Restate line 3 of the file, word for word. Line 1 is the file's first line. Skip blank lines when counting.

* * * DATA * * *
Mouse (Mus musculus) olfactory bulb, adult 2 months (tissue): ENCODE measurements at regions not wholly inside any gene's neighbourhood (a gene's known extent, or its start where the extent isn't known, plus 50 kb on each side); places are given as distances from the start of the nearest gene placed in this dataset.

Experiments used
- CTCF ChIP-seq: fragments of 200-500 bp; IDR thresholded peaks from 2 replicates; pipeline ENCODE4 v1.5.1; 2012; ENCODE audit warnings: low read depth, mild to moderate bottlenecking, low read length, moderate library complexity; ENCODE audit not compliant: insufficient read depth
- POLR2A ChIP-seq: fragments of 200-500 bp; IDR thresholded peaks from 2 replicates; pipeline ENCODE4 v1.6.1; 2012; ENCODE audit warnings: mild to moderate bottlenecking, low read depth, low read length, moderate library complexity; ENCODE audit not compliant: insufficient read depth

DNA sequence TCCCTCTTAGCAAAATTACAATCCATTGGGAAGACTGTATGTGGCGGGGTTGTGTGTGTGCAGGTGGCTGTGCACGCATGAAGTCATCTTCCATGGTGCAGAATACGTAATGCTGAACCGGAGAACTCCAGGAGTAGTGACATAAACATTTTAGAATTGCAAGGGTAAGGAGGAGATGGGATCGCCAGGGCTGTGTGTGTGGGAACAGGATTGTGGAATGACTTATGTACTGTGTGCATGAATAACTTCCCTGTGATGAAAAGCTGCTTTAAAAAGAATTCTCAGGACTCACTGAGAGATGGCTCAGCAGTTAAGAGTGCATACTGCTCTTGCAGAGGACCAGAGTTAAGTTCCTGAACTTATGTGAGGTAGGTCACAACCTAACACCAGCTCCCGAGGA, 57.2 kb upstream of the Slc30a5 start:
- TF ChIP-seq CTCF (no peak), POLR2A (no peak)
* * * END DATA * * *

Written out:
- CTCF ChIP-seq: fragments of 200-500 bp; IDR thresholded peaks from 2 replicates; pipeline ENCODE4 v1.5.1; 2012; ENCODE audit warnings: low read depth, mild to moderate bottlenecking, low read length, moderate library complexity; ENCODE audit not compliant: insufficient read depth